The main purpose of the Security Of Payments SOP Act is to help contractors working in the building & construction industry in being paid for the work they do.
Any contractor (the Claimant under the SOP Act) has a statutory right in Queensland to receive regular progress payments.
A Contractor only needs to turn a regular ‘progress claim’ into a ‘payment claim’ for it to be covered by the SOP Act.
A payment claim is sent to the person responsible to make the payment 10 business days after the end of a calendar month, typically as a request for payment for the construction works completed in the preceding month.
From this point onwards, ‘the clock starts ticking’ for the prompt resolution of any dispute in relation to the payment claim; so that under the SOP Act, the person responsible to make the payment (the Respondent) has 15 business days to respond to a ‘payment claim’ with a ‘payment schedule’.
If the respondent provides a payment schedule within the required timeframe, and the amount is less than the amount requested in the payment claim, the claimant has the right to apply for adjudication to the Queensland Building and Construction Commission (QBCC). An application for adjudication must be done within 20 business days of receipt of the payment schedule.
Once the application for adjudication is lodged with the QBCC registry, the QBCC will appoint an adjudicator within 4 business days.
if responding to a standard payment claim ($750,000 and under), the respondent must give the adjudicator its adjudication response within 10 business days after receiving a copy of the adjudication.
For a standard payment claim, the adjudicator will decide the amount payable within 10 business days after the date of receipt of the respondent’s response, and nominate a due date for payment, typically 5 business days after communicating its decision.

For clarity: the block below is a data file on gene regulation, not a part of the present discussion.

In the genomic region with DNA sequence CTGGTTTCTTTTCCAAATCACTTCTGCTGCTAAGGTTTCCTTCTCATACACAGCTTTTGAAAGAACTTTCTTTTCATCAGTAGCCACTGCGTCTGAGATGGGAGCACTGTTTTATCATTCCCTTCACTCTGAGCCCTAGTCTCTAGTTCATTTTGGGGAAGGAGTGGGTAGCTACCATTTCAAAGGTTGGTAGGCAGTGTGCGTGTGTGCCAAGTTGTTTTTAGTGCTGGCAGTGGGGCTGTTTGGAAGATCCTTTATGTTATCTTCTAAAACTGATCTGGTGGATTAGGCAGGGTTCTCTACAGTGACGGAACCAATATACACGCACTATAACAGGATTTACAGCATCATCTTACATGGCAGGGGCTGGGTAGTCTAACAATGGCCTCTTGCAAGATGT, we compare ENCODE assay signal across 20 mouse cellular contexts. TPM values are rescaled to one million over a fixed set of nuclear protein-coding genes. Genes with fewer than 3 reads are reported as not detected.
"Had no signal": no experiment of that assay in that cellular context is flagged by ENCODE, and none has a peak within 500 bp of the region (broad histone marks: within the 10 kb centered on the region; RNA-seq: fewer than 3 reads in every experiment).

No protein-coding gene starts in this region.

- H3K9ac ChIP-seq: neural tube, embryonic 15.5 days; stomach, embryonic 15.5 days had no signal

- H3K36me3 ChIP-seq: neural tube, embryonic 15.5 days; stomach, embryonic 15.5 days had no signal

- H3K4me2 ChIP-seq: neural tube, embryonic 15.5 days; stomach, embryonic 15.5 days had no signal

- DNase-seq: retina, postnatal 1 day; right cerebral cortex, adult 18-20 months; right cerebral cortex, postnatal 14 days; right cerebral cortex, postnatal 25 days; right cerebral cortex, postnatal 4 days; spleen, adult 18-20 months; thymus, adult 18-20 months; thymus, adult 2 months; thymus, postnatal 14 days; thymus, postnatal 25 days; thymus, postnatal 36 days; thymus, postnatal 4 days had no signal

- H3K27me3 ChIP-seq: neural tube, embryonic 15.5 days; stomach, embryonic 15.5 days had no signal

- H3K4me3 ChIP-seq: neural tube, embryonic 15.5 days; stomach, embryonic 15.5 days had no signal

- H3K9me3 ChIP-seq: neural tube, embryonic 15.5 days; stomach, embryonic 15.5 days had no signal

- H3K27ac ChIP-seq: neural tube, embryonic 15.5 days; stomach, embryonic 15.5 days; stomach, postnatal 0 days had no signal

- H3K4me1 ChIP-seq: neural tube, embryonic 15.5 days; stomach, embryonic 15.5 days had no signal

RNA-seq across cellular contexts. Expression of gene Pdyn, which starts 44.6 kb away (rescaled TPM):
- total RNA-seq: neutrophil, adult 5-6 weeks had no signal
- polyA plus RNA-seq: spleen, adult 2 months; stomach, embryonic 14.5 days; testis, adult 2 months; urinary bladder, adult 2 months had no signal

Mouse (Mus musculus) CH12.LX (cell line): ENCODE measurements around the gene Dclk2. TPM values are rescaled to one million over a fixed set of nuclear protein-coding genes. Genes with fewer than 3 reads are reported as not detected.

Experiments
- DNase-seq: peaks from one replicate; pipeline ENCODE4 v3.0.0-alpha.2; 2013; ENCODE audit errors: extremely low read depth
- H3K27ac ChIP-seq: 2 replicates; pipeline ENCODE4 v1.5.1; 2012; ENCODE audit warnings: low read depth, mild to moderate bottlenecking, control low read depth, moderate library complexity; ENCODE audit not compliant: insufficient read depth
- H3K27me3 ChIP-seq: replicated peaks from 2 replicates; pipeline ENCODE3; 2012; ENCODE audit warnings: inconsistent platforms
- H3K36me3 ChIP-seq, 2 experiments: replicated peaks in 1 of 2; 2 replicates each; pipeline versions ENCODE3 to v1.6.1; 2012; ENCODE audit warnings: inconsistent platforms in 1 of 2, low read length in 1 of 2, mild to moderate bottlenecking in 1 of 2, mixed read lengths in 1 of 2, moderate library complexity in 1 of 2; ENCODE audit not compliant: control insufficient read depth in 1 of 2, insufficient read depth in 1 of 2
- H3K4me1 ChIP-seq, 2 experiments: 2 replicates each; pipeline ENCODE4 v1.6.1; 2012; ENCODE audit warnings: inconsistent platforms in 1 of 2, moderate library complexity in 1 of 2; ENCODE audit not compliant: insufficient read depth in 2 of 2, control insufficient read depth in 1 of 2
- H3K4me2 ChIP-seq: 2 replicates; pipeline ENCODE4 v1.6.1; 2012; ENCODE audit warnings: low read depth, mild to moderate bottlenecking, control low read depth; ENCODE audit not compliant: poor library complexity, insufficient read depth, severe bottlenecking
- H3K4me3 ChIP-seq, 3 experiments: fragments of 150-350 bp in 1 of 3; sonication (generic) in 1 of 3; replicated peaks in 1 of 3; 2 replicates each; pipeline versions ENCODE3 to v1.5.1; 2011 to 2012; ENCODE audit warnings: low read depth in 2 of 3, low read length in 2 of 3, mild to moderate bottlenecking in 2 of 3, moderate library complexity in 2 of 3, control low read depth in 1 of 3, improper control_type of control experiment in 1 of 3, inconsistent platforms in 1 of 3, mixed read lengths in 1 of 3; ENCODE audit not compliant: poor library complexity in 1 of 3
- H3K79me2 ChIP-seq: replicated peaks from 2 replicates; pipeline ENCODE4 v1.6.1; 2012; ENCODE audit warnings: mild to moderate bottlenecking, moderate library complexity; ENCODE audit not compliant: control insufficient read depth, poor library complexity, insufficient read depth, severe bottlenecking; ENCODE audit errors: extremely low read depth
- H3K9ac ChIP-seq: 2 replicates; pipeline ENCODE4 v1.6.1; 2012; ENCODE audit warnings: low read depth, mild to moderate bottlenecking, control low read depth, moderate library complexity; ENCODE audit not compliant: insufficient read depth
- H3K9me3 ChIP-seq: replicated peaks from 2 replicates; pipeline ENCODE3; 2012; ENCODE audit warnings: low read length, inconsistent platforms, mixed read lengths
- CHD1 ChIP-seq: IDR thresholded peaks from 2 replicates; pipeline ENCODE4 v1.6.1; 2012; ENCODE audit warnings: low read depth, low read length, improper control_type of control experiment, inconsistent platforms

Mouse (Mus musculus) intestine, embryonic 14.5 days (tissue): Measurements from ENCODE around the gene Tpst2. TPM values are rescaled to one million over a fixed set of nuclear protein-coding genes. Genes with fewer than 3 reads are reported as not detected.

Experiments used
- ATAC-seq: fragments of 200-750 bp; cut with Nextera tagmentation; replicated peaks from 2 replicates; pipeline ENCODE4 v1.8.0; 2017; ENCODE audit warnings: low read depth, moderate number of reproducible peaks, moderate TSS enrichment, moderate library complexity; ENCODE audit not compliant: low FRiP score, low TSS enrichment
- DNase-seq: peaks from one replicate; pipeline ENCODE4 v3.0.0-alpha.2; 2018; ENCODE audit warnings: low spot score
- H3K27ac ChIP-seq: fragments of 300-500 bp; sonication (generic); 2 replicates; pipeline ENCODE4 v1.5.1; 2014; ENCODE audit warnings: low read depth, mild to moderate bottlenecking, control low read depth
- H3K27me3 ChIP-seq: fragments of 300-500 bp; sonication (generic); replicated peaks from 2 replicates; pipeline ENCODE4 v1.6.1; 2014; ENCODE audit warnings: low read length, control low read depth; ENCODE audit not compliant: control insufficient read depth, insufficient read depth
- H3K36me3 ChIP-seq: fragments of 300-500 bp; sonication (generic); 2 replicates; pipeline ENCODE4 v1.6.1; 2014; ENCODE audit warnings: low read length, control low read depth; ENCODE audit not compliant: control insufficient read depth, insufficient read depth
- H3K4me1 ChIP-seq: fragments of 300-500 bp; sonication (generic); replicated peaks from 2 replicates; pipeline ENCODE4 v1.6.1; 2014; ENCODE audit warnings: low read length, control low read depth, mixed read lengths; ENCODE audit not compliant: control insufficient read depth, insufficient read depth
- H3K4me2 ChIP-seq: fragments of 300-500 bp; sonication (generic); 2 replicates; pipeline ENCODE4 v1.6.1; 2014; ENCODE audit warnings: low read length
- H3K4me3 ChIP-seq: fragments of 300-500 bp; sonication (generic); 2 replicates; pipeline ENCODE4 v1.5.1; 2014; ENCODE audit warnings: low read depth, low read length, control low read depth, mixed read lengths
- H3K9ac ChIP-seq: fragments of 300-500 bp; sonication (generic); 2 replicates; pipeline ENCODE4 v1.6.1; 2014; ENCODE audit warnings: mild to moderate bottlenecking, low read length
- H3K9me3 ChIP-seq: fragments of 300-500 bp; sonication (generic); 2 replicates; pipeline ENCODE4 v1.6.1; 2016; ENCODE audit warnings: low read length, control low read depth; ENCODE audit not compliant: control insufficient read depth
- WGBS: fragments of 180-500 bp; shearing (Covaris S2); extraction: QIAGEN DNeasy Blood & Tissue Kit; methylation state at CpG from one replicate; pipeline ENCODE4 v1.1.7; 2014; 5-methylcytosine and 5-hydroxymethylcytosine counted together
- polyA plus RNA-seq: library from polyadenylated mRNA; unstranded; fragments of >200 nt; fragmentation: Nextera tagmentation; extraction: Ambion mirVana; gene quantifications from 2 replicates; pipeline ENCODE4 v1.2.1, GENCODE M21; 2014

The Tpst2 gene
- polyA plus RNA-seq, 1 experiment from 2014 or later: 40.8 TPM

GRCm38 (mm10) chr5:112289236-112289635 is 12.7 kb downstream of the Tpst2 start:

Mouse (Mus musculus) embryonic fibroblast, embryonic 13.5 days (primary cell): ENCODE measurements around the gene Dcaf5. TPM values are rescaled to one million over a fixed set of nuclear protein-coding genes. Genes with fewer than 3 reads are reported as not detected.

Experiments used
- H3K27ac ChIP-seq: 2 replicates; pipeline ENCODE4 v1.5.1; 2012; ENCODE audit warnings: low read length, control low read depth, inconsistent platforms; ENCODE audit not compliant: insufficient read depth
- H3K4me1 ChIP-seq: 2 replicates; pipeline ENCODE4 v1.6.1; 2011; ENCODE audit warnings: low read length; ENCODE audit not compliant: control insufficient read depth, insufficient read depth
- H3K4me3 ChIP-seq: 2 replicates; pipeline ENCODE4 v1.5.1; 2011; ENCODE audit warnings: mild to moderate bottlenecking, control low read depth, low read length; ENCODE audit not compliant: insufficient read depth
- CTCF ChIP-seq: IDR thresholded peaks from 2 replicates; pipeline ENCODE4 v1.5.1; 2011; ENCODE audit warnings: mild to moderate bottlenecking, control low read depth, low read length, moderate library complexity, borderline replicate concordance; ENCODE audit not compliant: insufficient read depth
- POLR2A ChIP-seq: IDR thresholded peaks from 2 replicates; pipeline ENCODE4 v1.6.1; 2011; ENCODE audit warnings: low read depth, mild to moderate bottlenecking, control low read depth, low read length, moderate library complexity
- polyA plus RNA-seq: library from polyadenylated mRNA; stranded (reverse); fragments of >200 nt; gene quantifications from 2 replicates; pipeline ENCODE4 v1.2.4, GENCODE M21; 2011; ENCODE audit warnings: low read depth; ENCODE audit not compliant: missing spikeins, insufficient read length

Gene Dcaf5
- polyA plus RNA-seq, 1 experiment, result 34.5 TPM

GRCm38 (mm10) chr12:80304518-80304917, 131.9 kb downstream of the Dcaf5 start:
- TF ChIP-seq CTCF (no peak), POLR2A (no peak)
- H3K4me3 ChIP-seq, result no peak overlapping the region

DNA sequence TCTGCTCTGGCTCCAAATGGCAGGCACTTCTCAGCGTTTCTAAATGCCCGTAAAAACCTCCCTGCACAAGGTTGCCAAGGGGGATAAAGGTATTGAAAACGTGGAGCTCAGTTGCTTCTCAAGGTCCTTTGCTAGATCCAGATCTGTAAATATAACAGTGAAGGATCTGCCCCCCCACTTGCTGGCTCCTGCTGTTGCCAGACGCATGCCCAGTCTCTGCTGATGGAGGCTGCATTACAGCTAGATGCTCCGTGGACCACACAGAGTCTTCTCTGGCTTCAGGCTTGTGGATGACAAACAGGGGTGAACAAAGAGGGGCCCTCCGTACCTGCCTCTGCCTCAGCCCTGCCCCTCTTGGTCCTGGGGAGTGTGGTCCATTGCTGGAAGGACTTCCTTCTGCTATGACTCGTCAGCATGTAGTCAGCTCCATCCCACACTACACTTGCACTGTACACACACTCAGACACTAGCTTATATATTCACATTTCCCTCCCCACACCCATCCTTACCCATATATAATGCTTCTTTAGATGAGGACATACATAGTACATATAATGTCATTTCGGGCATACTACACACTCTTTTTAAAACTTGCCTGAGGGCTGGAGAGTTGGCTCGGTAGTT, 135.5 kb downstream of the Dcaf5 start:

If the respondent fails to pay the full amount of the progress payment claimed in the payment claim by the due date, the claimant can get request an ‘adjudication certificate’ and recover the unpaid portion as a debt in court.
The whole process, from the preparation of the payment claim to obtaining an adjudication certificate takes roughly 60 days.
The Payment Claim must be for construction works carried out, or related goods and services supplied in a given month, so it accrues a ‘Reference Date’.
The Act specifies the requirements of a valid Payment Claim, which are (a) identifies the work to which the claim relates, (b) states the amount which the Claimant claims are payable, and (c) requests payment of the claimed amount.
It is good practice to provide an itemised invoice and evidence of the works carried out in the form of receipts, attendance records in site diaries, and any variations instructed or identified so the respondent can assess it. Think of what you would expect to see from one of your subs or suppliers before you pay them.
The Payment Claim must be served in the time allowed for in the construction Contract, or if the contract does not specify a date, typically within 10 business days after the end of the month for works carried out the month before.
However, if it is the last (final) payment claim, it can be submitted up to six 6 months after the completion of the works, or 28 days after the end of the last day of the defects liability period, typically 12 months + 28 days in standard contracts. The last payment claim must include a ‘Supporting Statement’ declaring that all Subcontractors have been paid all amounts owed to them by the Claimant at the date of the Final Payment Claim.
If given a payment claim, a respondent must respond by giving a payment schedule within 15 business days or within a lesser period if the contract provides a shorter period.
The payment schedule must (a) identify the payment claim to which it responds to, (b) state the amount of payment, if any, which the respondent proposed to make, and (c) state why the amount proposed to be paid was less than the claimed amount.